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The Anger Response

I remember a woman in a busy place who shoved past me and then yelled at me for being in the way. I immediately felt angry at her response. After all, she was the one that pushed me; why then was she yelling at me?

Truth be known, I wish I'd handled the situation better. I wish I'd smiled at her and had oozed kindness. She obviously was not in a happy place herself, having to rush like she was. Today I hope I would handle this scenario better. After all, I'm older and hopefully less likely to judge and rush to a response myself.

Situations like these remind me of a story from the Book of Mormon. Two groups of people, the Lamanites and the Nephites, were at odds. The Nephites knew much more of Christ and when they were living according to that knowledge, His grace was upon them. As a result, their enemies (the Lamanites) generally were mollified and rarely attacked. But sometimes their enemies still came upon them and it was the Nephites' necessary choice to determine how to handle the challenge.

One such scenario is recorded in the Book of Mormon in Alma 24. When the Lamanites come upon a particularly valiant group of believers, those individuals (called Anti-Nephi-Lehies) chose to suffer death rather than to defend themselves. They did this because prior to their conversion to Christ, they had been blood-thirsty and had murdered many. Therefore, being frightened at their previous choices and wanting to remain pure in Christ, they had buried their swords and made a covenant with the Lord never to take the life of God's children again. Their previous murdering habits disgusted them.

Here is one set of verses from the account:
Now when the people saw that they [their enemies] were coming against them they went out to meet them, and prostrated themselves before them to the earth, and began to call on the name of the Lord; and thus they were in this attitude when the Lamanites began to fall upon them, and began to slay them with the sword.

And thus without meeting any resistance, they did slay a thousand and five of them; and we know that they are blessed, for they have gone to dwell with their God
(Alma 24:21-22).
Can you imagine fearing your old sins so greatly that you would die rather than repeat them? That is the situation here. And yet all is not lost. Their enemies were so stung by this act of humility that here is their response:
Now when the Lamanites saw this they did forbear from slaying them; and there were many whose hearts had swollen in them for those of their brethren who had fallen under the sword, for they repented of the things which they had done.

And it came to pass that they threw down their weapons of war, and they would not take them again, for they were stung for the murders which they had committed; and they came down even as their brethren, relying upon the mercies of those whose arms were lifted to slay them.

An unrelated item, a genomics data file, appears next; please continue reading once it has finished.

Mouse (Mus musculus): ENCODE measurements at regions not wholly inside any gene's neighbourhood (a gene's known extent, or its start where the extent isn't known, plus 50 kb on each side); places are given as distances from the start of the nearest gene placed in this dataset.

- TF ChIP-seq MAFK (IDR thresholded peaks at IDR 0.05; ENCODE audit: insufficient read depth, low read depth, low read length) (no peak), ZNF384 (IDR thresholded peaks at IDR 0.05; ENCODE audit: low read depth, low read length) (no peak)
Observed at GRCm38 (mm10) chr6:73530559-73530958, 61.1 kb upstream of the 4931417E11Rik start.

And it came to pass that the people of God were joined that day by more than the number who had been slain;

And there...were more than a thousand brought to the knowledge of the truth; thus we see that the Lord worketh in many ways to the salvation of his people
(Alma 24:23-26).
Because of the purity of intent of the Anti-Nephi-Lehies, additional people were blessed.

I think on this as I ponder the "peaceful demonstrations" being held at the "large Mormon temple" in Oakland by those who support the defeat of Proposition 8. I ponder on the response of the church members as they have to drive past the leering and screaming of those protestors. I pray for all the people involved as the vote on Proposition 8 comes closer. But I think on how essential it is that we have gentle responses toward our enemies.

Why are gentle responses usually necessary, at least in most cases? Because of what the Lord taught in Luke 6:35-36:
But love ye your enemies, and do good, and lend, hoping for nothing again; and your reward shall be great, and ye shall be the children of the Highest: for he is kind unto the unthankful and to the evil.

Be ye therefore merciful, as your Father also is merciful
We're not Christians simply because we say we are; we are full Christians when we take upon us His name and act as He would in the various settings we find ourselves. And the conversions will come, just as they came when the Anti-Nephi-Lehies laid down their lives rather than mirror back hatred toward their offenders. Remember, to "be merciful" means to extend mercy in the face of offense -- rather than an angry response.

I may not have this learned completely. But Michelle Worley obviously has. Her experience on the frontlines with this Proposition 8 experience is beautiful. You can read more about what she's done by clicking here.

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